Archive for September 2014

Peacock Data covers the globe

This month west coast database makers Peacock Data mark the released of a new version of their international reference and demographics database software, pdCountry. It is available in Pro and Standard editions from their website.

According to a company spokesperson, “the new product was delayed about three weeks to await the results of the Scottish independence referendum. We did not want the software to become instantly out-of-date.”

Product information

The world is becoming a smaller place and a handy collection of key country data is invaluable. The new pdCountry version 2.0 fits the bill in good fashion representing the entire globe. This easy-to-use, comprehensive, and up-to-date reference package provides core country information, GeoCoding data, and a host of useful demographic variables.

The Pro version covers demographic information from 1970 through 2012 while the Standard edition covers 2003 through 2012. Both cover 29 United Nations-defined regions (including the World as a region itself) and 211 countries, plus some former countries.

CORE COUNTRY INFORMATION

  • ISO Numeric Country (or Area) Code
  • Regions
  • Country (or Area) Name
  • ISO, FIPS, and IOC Country Abbreviations
  • National Capital
  • Language
  • Citizenry (Noun and Adjective)
  • National Currency
  • ITU Country Calling Code
  • Internet Portals

GEOCODING DATA

  • Latitude and Longitude Coordinates
  • Land and Water Area

DEMOGRAPHIC VARIABLES

  • Population
  • GDP and its breakdown
  • Value Added By Economic Activity
  • Implicit Price Deflators
  • GNI
  • Exchange Rates

A total of 156 fields of information are available including 117 devoted to the demographic variables. Statistics are calculated in multiple ways, including in the national currency, US dollars, current prices, constant 2005 prices, rates, and/or shares. They are drawn from United Nations aggregate statistical data and are the latest information available.

Uses for this database are innumerable, and no company or organization that does international business should be without it. Financial companies, travel agents, webmasters, news agencies, research institutions, schools, students, and government will find it of particular value.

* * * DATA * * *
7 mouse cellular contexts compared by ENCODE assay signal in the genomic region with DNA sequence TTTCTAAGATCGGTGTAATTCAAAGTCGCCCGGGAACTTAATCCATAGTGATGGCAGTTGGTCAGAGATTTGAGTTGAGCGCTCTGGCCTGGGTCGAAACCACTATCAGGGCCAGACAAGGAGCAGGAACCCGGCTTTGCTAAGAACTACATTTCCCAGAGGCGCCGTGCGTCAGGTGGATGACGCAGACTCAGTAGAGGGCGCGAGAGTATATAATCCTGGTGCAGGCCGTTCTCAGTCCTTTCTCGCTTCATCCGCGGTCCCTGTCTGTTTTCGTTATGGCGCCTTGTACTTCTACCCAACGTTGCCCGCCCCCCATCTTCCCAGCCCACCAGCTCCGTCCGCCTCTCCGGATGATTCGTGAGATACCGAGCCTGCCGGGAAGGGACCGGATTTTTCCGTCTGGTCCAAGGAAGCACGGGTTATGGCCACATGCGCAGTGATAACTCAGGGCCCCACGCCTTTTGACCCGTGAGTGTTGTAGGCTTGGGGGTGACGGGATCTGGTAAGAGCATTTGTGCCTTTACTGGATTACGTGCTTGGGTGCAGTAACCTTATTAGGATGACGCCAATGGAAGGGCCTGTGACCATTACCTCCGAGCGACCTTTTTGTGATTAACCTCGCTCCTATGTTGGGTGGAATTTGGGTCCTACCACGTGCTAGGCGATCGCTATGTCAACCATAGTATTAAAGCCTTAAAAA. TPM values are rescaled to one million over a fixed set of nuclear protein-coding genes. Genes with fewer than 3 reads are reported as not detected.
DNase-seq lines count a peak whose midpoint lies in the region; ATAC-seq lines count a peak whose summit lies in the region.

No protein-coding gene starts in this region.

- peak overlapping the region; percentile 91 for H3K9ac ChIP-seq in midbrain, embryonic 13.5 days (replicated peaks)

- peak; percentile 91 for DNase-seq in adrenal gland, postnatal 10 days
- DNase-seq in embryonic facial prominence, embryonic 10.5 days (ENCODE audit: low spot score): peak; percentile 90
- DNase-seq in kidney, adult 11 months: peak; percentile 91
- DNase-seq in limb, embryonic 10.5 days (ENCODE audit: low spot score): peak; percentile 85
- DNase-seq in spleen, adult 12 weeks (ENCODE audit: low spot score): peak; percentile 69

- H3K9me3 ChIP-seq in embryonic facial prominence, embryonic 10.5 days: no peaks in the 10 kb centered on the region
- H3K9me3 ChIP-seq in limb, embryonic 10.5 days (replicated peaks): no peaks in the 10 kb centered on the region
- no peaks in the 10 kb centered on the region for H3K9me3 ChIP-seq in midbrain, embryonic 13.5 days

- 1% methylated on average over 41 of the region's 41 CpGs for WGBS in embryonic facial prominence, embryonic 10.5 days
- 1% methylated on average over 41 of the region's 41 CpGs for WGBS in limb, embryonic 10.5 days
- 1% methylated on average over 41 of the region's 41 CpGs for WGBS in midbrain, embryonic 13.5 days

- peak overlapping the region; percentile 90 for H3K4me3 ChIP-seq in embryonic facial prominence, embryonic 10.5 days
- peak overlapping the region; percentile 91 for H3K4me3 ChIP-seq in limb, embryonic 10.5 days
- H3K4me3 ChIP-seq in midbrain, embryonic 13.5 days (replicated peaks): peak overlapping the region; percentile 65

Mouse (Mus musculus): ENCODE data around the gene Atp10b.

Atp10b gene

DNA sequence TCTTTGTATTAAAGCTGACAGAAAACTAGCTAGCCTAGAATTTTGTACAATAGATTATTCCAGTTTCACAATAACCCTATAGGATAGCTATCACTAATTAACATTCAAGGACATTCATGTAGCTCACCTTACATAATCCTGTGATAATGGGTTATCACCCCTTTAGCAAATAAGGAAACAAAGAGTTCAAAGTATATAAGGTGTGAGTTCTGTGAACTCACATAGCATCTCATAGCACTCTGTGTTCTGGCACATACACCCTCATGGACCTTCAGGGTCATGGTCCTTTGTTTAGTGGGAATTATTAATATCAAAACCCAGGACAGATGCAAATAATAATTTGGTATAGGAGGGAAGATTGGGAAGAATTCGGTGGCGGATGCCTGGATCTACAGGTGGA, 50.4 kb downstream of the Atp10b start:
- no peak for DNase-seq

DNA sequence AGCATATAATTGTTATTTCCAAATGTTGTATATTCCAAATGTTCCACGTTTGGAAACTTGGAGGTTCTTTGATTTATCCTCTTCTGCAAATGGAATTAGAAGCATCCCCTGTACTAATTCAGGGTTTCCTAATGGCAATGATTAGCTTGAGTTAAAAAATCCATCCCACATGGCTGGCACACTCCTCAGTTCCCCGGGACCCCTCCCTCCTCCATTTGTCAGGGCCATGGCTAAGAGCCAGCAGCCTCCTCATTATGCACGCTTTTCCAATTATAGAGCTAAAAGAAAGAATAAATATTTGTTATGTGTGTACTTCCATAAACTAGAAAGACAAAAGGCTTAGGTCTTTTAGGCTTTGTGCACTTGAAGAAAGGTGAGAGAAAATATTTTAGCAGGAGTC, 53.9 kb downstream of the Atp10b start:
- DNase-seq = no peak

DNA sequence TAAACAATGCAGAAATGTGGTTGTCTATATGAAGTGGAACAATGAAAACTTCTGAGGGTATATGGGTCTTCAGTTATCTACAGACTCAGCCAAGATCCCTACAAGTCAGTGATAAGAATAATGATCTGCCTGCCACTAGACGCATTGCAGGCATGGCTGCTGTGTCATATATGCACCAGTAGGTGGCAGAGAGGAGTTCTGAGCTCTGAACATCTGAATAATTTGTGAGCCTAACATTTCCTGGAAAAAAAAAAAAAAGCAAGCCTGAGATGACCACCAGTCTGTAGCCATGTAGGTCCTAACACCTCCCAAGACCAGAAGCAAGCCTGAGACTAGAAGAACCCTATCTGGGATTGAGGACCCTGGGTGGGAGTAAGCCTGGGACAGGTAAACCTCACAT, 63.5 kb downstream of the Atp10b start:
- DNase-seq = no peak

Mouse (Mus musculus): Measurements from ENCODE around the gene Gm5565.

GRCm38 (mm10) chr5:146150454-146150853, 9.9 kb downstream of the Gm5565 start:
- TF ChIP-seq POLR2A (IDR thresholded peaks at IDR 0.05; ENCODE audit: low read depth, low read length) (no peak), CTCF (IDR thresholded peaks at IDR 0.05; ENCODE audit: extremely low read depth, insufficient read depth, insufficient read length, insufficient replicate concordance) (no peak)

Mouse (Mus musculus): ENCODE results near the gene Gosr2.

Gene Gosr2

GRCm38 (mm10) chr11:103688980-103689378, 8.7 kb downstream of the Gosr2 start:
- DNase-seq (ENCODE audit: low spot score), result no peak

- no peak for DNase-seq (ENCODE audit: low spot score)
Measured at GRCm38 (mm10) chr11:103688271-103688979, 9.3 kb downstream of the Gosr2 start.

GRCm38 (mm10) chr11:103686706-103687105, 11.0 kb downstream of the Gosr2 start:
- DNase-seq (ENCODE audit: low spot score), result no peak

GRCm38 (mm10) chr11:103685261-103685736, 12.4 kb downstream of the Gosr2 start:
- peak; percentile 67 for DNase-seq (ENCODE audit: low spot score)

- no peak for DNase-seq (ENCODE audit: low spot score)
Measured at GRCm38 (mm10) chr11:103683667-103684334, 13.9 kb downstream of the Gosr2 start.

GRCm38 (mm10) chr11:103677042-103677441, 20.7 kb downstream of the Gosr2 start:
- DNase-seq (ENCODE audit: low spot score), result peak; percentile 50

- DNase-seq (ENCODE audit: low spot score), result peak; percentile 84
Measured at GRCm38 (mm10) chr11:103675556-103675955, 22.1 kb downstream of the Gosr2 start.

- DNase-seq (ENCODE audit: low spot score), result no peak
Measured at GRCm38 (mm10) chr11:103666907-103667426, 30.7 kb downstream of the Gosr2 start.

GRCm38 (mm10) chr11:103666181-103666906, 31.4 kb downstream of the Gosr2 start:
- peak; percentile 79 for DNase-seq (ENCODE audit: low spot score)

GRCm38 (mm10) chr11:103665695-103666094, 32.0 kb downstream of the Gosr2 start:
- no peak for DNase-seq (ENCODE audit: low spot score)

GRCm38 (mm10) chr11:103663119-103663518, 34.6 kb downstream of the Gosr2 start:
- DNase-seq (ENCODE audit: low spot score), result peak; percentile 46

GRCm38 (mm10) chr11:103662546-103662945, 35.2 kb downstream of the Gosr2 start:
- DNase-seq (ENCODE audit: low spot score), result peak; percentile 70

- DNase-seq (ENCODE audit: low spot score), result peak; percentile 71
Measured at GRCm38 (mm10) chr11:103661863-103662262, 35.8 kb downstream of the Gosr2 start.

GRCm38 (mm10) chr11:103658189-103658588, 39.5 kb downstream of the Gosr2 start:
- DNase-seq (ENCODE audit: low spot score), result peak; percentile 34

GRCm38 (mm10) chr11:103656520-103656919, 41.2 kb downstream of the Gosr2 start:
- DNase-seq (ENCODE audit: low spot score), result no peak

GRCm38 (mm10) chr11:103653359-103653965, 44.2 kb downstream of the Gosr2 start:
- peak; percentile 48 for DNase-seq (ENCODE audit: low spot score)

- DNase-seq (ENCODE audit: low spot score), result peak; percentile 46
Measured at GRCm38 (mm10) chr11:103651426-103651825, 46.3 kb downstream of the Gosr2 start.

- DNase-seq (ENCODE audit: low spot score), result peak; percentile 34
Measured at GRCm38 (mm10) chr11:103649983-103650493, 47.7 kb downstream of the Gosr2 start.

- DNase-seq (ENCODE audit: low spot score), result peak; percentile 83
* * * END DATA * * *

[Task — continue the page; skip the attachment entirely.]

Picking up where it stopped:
View more product information…
View the product user guide…
Download a sample…

Making a data dictionary

A data dictionary is a document that catalogs the organization, contents and conventions of a database or collection of databases. It lists in written form all the databases, tables, views, fields and data definitions and often information about the table layouts, the relationships between tables and other details about the database schema.

Making a data dictionaryIt does not contain the actual data from the database system, only information necessary to manage and utilize it. It is also not an instruction manual, though a data dictionary is often included as part of an instruction manual.

There is no universal standard as to the level of detail in a data dictionary. What is included is dependent on the audience and the complexity of the database infrastructure. System administrators and programmers will usually have a highly detailed document, sometimes complete with visual depictions, while end users may only have the basics.

Below is an example of a data dictionary for a bookkeeping database with three tables. It shows the kinds of information typically included in a data dictionary, however, it is not meant to be all-inclusive. Other columns that might be provided could show if a field takes null values and the precise points where each field begins and ends. If scientific or technical information is involved, a column indicating normative ranges may be useful. The possibilities are myriad.

A data dictionary is an important part of database system documentation. Devoting the resources needed for a quality document will help insure fewer problems and significantly aid in productivity.

EXAMPLE DATA DICTIONARY FOR A BOOKKEEPING DATABASE

Number of Tables: 3

Table: name of the table. Field: name of the field. Rel: Table relationship key (if any); PK = primary key, FK = foreign key; see Foreign Key Relationships. Type: field data type. Width: field width. Dec: number of decimal points (if any). Description: data definition of the field contents.

Foreign Key Relationships: (1) points to Customers table Id field. (2) points to Sales table Invoice field.

Table Field Rel Type Width Dec Description
CUSTOMERS ID PK Character 10   Customer ID number
NAME   Character 25   Customer name
CUST_TYPE   Character 1   Customer type (key):

A = Active
I = Inactive
P = Prospect
TERMS   Character 1   Payment terms (key):

N = Net Due
P = Prepaid
SALES INVOICE PK Character 4   Invoice number
CUST_ID FK (1) Character 10   Customer ID number
SAL_DATE   Date 8   Date of sale
SAL_AMOUNT   Numeric 10 2 Amount of sale
RECEIPTS ID PK Character 10   Unique ID number
INV_NUM FK (2) Character 4   Invoice number
REC_DATE   Date 8   Date of receipt
REC_AMOUNT   Numeric 10 2 Amount of receipt